Looking over the session data, there were a few interesting features to point out. It was a good night for QRP and transcontinental openings and that can often mean lots of bogus decodes, of which there were plenty. The band was generally stable with some QRN to start the evening for many in the South that moderated as the night progressed. Domestic propagation was strong and generally predictable and East / West paths were equally open as North / South paths. If you wanted to work a few stations, hear a few stations, or be heard by a few stations, you could have accomplished this goal overnight.
Geomagnetic conditions continue to be relatively consistent with Kp-indicies in the quiet to elevated-quiet category. The Bz continues to point slightly to the South with solar wind velocities averaging 440 km/s that are expected to decrease further over the next day or so. Aurora is expected to continue in polar region over the next 24 hours, per Solarham. DST values continue to show stability near nominal levels.
Ken, K5DNL / WG2XXM, reported that he was decoded by 53 unique stations with 96 WSPR decodes from WH2XCR as his best DX with best report at -1 dB S/N.
Doug, K4LY / WH2XZO, reports “Rain and high winds now and forecast. Despite QRN, conditions were quite good- 10 and 38- esp. paths to VE7 and Hawaii. QRT since 4 AM local because of weather.” Doug also added that William, PY2GN, has installed an L400-B on a fencepost in his antenna farm. Doug checked the remote receiver during the day and indicated that it was noisy and that NDB’s and BC stations previous heard on the dipole were not heard on the probe. Stay tuned!
Steve, VE7SL, reported that he decoded fifteen WSPR stations and was heard by 44 unique stations. He also added that he decoded VK4YB 23 times, best at -13 dB S/N.
Rick, W7RNB / WI2XJQ, reports that he decoded eleven WSPR stations and was decoded by 32 unique stations. Rick’s unique report details can be viewed here.
Neil, W0YSE/7 / WG2XSV, experienced a strong session, with QRP decodes by ZF1EJ and others. Neil submitted the following comments and statistics:
“28 spotters of my 2w ‘EIRP’ with Eden at the top of the distance column <SMILE> I am surprised that it was a -21 report with only one decode….Also only one decode each from Phil, VE3CIQ and Mike, WA3TTS. Thanks to all the great ‘ears’ !!
…and I heard these: WH2XCR, WE2XPQ WG2XIQ VA7JX, VE7CNF, VE7SL, WG2XXM, , WH2XGP, WH2XXP, WI2XJQ. On 2200m I decoded several JT9 from John/BDQ and wspr’s from Ron/XND.”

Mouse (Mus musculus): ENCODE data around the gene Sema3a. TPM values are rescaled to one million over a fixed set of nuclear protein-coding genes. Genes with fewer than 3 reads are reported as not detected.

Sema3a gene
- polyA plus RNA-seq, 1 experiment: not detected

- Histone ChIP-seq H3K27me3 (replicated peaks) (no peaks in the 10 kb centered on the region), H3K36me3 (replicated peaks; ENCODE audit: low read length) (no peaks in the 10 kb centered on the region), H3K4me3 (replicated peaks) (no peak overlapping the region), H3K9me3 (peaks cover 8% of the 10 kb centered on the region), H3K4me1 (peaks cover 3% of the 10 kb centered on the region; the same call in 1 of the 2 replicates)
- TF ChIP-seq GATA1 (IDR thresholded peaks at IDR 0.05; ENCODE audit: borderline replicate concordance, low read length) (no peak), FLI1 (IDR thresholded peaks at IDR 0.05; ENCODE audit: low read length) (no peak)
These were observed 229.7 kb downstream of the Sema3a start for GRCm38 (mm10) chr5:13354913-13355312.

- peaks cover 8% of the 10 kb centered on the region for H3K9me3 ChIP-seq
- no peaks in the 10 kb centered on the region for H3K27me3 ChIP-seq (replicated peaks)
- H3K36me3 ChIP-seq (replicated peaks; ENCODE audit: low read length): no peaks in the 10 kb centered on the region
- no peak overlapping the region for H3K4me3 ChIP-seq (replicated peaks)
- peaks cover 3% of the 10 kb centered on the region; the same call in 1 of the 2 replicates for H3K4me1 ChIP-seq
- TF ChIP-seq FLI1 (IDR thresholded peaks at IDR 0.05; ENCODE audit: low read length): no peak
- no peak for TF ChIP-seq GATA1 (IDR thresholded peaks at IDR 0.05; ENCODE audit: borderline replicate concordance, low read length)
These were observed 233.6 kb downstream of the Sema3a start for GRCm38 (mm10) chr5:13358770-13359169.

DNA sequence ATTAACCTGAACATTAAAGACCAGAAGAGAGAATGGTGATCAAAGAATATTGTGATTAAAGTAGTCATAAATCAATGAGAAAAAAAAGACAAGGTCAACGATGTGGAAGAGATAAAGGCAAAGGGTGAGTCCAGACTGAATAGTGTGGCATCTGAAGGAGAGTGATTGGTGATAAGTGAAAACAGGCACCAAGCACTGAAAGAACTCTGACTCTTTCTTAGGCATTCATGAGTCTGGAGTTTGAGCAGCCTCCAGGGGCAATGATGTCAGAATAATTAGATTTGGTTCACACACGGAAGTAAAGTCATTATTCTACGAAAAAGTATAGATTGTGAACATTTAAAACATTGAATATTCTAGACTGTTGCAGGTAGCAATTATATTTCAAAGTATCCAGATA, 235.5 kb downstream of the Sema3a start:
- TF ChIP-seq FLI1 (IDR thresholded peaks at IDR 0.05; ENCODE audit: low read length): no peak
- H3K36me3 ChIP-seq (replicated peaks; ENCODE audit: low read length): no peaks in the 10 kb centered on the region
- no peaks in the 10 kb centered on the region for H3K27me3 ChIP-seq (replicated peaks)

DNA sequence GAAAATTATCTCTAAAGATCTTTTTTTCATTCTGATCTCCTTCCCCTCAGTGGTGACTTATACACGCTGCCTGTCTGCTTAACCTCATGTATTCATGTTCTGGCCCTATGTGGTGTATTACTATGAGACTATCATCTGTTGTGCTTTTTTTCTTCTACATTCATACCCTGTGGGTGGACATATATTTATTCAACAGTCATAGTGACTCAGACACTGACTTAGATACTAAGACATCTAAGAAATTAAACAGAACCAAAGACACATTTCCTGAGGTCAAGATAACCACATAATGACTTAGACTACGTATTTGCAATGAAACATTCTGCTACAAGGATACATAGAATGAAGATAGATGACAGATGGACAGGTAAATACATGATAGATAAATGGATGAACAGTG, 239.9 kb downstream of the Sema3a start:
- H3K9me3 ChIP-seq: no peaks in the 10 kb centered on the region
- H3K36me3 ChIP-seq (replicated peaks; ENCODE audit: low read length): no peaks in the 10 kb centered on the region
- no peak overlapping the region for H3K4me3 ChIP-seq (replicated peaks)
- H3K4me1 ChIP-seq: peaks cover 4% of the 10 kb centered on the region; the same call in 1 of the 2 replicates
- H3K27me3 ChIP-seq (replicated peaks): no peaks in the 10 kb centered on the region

John, WA3ETD / WG2XKA, was back on the air last night after the holiday weekend and offered these comments and statistics:
“Following a crazy holiday period complete with periods of freezing rain, conditions seemed pretty good. There was no T/A activity, but there were both-way spots involving the PNW and far west. Freezing rain forecasts may limit activity this week if the weather guessers are correct.”
Trans-Pacific report details for this session are aggregated here.
Roger, VK4YB, wonders, “Another night of heavy static. XPQ, XCR, XXP & XGP made it yesterday. Can they do it again?” Roger reports that he decoded WH2XCR about 10-minutes before sunset in Queensland so that’s a good start. Roger was heard by a large number of stations including but not limited to JA3TVF, JH1INM, VA7BBG, VA7JX, VE6JY, VE7BDQ, VE7CNF, VE7SL, VK7TW, W7IUV, ZL2BCG, and ZL2IK.
John, VK2XGJ, reports high noise conditions as observed at VK4YB. John indicates that he will do his best to continue to receive today. Watch out for lightning!
Ward, K7PO / WH2XXP, received reports from 59 unique stations, including JA1NQI-2, VK4YB, ands ZL2BCG.
Larry, W7IUV / WH2XGP, received reports from 49 unique stations including ZF1EJ and ZL2BCG. He decoded fifteen WSPR stations using the eastern BOG designated as WH2XGP. As W7IUV, Larry decoded thirteen WSPR stations including VK4YB and ZL2BCG using the western receive antenna.
Paul, N1BUG, reported at 0445z that he had crystal-clear copy on WH2XXP’s CW ID and anticipated a good night.
Mike, WA3TTS, reports, “…Favorable NW transcontinental propagation overnight, and some propagation for the path to WH2XCR. No T/A propagation to the NE:”
“I ran a split IF output from the MF/LF converter for 630m/2200m wspr2 and the EWE antennas to the NW all night. Propagation to WH2XND seemed average at 162 decodes and SNRs from -13 ro -32 on the 2200m path. 73 Mike wa3tts”